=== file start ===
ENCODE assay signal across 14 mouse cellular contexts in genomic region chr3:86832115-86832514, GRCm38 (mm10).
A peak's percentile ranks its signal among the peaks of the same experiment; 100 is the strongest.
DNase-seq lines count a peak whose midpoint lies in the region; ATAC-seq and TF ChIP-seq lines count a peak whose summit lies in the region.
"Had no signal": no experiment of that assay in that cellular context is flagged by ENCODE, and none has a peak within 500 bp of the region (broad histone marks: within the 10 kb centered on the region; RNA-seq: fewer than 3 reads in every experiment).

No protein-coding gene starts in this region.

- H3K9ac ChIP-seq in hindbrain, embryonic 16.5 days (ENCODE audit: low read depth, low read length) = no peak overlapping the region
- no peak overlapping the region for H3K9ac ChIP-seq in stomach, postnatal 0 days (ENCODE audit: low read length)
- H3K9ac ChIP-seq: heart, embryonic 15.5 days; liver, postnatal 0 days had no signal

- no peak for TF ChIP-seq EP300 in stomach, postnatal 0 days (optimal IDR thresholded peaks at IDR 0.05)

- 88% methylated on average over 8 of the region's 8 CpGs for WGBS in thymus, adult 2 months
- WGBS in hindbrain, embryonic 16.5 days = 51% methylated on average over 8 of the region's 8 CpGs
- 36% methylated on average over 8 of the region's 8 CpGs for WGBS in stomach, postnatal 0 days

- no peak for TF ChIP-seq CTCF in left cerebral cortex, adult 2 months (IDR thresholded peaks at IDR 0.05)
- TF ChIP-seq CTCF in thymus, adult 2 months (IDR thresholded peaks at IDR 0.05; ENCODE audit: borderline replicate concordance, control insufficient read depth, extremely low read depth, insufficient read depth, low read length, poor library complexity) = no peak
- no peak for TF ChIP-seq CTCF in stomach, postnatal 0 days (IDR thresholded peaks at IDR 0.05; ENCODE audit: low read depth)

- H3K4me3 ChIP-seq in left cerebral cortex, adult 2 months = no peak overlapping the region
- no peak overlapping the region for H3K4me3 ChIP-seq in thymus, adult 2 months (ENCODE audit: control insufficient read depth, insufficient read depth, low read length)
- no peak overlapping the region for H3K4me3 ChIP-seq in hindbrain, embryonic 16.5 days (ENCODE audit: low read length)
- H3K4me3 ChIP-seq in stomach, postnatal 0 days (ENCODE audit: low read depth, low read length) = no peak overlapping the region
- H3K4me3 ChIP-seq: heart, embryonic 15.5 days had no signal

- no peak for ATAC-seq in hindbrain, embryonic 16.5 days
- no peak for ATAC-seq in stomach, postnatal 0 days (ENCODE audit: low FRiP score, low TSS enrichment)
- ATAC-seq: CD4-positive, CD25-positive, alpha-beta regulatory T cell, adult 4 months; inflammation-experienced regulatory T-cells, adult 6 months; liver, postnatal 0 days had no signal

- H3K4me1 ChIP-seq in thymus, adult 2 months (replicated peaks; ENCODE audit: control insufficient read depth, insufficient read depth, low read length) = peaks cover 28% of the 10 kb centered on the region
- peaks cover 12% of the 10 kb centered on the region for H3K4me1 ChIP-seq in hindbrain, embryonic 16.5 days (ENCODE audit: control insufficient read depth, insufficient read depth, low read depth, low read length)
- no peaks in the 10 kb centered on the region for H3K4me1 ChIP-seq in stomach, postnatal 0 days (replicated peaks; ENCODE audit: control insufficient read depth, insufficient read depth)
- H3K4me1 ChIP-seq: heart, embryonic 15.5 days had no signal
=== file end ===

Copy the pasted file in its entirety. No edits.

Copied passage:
ENCODE assay signal across 14 mouse cellular contexts in genomic region chr3:86832115-86832514, GRCm38 (mm10).
A peak's percentile ranks its signal among the peaks of the same experiment; 100 is the strongest.
DNase-seq lines count a peak whose midpoint lies in the region; ATAC-seq and TF ChIP-seq lines count a peak whose summit lies in the region.
"Had no signal": no experiment of that assay in that cellular context is flagged by ENCODE, and none has a peak within 500 bp of the region (broad histone marks: within the 10 kb centered on the region; RNA-seq: fewer than 3 reads in every experiment).

No protein-coding gene starts in this region.

- H3K9ac ChIP-seq in hindbrain, embryonic 16.5 days (ENCODE audit: low read depth, low read length) = no peak overlapping the region
- no peak overlapping the region for H3K9ac ChIP-seq in stomach, postnatal 0 days (ENCODE audit: low read length)
- H3K9ac ChIP-seq: heart, embryonic 15.5 days; liver, postnatal 0 days had no signal

- no peak for TF ChIP-seq EP300 in stomach, postnatal 0 days (optimal IDR thresholded peaks at IDR 0.05)

- 88% methylated on average over 8 of the region's 8 CpGs for WGBS in thymus, adult 2 months
- WGBS in hindbrain, embryonic 16.5 days = 51% methylated on average over 8 of the region's 8 CpGs
- 36% methylated on average over 8 of the region's 8 CpGs for WGBS in stomach, postnatal 0 days

- no peak for TF ChIP-seq CTCF in left cerebral cortex, adult 2 months (IDR thresholded peaks at IDR 0.05)
- TF ChIP-seq CTCF in thymus, adult 2 months (IDR thresholded peaks at IDR 0.05; ENCODE audit: borderline replicate concordance, control insufficient read depth, extremely low read depth, insufficient read depth, low read length, poor library complexity) = no peak
- no peak for TF ChIP-seq CTCF in stomach, postnatal 0 days (IDR thresholded peaks at IDR 0.05; ENCODE audit: low read depth)

- H3K4me3 ChIP-seq in left cerebral cortex, adult 2 months = no peak overlapping the region
- no peak overlapping the region for H3K4me3 ChIP-seq in thymus, adult 2 months (ENCODE audit: control insufficient read depth, insufficient read depth, low read length)
- no peak overlapping the region for H3K4me3 ChIP-seq in hindbrain, embryonic 16.5 days (ENCODE audit: low read length)
- H3K4me3 ChIP-seq in stomach, postnatal 0 days (ENCODE audit: low read depth, low read length) = no peak overlapping the region
- H3K4me3 ChIP-seq: heart, embryonic 15.5 days had no signal

- no peak for ATAC-seq in hindbrain, embryonic 16.5 days
- no peak for ATAC-seq in stomach, postnatal 0 days (ENCODE audit: low FRiP score, low TSS enrichment)
- ATAC-seq: CD4-positive, CD25-positive, alpha-beta regulatory T cell, adult 4 months; inflammation-experienced regulatory T-cells, adult 6 months; liver, postnatal 0 days had no signal

- H3K4me1 ChIP-seq in thymus, adult 2 months (replicated peaks; ENCODE audit: control insufficient read depth, insufficient read depth, low read length) = peaks cover 28% of the 10 kb centered on the region
- peaks cover 12% of the 10 kb centered on the region for H3K4me1 ChIP-seq in hindbrain, embryonic 16.5 days (ENCODE audit: control insufficient read depth, insufficient read depth, low read depth, low read length)
- no peaks in the 10 kb centered on the region for H3K4me1 ChIP-seq in stomach, postnatal 0 days (replicated peaks; ENCODE audit: control insufficient read depth, insufficient read depth)
- H3K4me1 ChIP-seq: heart, embryonic 15.5 days had no signal